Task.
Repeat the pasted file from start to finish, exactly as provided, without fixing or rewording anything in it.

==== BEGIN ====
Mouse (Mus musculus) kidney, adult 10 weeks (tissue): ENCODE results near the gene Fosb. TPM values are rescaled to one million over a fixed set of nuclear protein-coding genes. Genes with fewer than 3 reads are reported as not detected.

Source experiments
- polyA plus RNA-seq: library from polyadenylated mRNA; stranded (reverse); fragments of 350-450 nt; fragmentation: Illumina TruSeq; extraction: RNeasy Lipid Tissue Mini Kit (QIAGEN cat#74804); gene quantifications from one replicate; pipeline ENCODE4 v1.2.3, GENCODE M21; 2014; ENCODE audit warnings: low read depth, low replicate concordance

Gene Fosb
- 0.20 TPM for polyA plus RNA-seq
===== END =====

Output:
Mouse (Mus musculus) kidney, adult 10 weeks (tissue): ENCODE results near the gene Fosb. TPM values are rescaled to one million over a fixed set of nuclear protein-coding genes. Genes with fewer than 3 reads are reported as not detected.

Source experiments
- polyA plus RNA-seq: library from polyadenylated mRNA; stranded (reverse); fragments of 350-450 nt; fragmentation: Illumina TruSeq; extraction: RNeasy Lipid Tissue Mini Kit (QIAGEN cat#74804); gene quantifications from one replicate; pipeline ENCODE4 v1.2.3, GENCODE M21; 2014; ENCODE audit warnings: low read depth, low replicate concordance

Gene Fosb
- 0.20 TPM for polyA plus RNA-seq